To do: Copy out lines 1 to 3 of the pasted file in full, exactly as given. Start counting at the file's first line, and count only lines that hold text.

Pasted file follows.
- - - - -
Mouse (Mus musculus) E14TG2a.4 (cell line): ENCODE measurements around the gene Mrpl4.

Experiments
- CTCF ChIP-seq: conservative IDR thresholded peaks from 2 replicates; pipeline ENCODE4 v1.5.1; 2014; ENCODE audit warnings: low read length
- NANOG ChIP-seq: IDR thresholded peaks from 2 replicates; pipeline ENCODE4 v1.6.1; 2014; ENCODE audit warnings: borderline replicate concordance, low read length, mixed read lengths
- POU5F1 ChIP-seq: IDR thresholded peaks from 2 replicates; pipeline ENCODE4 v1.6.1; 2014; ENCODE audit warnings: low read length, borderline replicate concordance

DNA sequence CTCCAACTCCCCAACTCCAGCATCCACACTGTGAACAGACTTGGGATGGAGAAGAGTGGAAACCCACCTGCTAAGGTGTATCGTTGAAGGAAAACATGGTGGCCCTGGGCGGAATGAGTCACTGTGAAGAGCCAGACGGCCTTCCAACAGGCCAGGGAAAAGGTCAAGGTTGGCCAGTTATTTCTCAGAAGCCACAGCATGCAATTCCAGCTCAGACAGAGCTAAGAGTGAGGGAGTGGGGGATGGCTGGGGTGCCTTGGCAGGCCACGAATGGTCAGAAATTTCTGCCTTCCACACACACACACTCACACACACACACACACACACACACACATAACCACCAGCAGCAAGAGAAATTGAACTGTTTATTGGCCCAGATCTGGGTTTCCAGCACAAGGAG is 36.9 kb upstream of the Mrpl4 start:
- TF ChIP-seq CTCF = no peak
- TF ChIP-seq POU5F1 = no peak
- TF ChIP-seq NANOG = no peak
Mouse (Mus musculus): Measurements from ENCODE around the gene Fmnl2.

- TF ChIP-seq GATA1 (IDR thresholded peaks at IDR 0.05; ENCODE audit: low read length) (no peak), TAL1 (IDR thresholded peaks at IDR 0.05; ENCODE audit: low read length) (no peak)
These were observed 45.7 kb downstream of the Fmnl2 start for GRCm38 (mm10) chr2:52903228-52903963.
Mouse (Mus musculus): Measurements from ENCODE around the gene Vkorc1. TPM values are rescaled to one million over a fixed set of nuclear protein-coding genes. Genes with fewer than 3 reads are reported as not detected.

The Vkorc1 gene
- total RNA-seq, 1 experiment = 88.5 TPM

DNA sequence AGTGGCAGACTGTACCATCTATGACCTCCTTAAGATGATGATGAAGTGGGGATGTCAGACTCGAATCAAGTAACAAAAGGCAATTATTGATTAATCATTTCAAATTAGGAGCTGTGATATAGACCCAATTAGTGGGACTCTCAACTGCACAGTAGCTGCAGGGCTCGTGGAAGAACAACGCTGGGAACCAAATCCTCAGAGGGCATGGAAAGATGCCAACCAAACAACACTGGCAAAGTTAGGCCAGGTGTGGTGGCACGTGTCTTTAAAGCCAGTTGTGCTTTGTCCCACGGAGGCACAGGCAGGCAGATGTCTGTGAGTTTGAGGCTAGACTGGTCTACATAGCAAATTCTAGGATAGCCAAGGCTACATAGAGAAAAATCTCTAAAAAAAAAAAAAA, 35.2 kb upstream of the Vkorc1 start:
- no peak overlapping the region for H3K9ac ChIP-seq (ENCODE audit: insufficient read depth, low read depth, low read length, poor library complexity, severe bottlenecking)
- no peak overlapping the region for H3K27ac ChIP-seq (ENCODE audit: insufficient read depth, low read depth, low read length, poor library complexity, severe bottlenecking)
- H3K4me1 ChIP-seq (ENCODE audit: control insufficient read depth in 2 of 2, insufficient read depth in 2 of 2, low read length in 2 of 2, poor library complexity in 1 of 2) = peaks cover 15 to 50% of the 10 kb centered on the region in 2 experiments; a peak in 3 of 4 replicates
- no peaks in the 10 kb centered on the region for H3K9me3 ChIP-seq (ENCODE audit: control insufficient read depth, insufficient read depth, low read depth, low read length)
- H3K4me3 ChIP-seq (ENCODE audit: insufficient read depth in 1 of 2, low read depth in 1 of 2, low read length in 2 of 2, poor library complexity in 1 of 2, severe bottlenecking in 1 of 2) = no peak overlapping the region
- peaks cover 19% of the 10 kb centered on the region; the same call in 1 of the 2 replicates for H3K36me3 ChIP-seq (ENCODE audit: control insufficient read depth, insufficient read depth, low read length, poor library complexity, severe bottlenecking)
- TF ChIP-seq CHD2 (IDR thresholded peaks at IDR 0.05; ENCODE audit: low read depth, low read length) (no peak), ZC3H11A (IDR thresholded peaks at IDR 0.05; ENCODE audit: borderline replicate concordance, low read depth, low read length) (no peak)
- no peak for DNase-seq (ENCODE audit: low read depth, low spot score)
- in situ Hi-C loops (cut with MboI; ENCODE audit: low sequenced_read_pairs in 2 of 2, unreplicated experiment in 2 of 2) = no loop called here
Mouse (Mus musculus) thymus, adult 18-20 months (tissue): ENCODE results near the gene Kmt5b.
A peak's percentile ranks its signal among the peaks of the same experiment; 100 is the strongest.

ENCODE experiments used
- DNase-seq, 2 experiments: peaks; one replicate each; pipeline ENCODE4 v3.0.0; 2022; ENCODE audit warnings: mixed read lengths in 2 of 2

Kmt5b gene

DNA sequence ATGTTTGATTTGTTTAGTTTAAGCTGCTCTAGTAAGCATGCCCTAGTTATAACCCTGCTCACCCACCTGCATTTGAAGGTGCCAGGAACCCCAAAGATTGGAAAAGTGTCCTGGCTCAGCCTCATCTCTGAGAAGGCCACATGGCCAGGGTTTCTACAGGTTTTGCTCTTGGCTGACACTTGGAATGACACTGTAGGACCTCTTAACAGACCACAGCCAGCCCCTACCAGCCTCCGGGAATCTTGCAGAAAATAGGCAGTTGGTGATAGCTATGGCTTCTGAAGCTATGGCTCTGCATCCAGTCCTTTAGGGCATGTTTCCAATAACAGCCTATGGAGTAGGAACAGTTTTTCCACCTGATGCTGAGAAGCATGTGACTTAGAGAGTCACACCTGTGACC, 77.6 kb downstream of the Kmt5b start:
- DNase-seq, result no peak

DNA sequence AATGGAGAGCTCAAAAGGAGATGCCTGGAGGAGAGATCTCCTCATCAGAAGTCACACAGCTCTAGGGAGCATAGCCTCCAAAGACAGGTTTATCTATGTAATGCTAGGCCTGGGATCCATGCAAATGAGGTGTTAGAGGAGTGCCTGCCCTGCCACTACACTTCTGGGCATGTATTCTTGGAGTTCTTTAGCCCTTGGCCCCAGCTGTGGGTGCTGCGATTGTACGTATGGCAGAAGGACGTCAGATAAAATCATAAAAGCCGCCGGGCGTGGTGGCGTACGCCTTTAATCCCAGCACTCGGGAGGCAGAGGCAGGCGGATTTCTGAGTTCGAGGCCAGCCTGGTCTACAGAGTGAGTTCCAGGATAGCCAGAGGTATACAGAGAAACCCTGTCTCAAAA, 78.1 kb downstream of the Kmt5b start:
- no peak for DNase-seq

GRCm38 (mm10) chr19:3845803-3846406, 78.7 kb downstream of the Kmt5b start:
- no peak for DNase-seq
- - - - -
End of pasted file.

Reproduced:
Mouse (Mus musculus) E14TG2a.4 (cell line): ENCODE measurements around the gene Mrpl4.

Experiments
- CTCF ChIP-seq: conservative IDR thresholded peaks from 2 replicates; pipeline ENCODE4 v1.5.1; 2014; ENCODE audit warnings: low read length